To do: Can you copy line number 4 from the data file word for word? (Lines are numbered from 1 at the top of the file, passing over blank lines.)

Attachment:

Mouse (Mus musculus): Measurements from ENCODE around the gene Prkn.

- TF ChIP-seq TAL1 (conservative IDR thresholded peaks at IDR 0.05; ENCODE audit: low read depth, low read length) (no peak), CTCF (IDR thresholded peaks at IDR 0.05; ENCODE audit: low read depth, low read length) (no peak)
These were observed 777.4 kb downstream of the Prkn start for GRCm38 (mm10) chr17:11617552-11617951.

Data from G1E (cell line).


Data from G1E (cell line).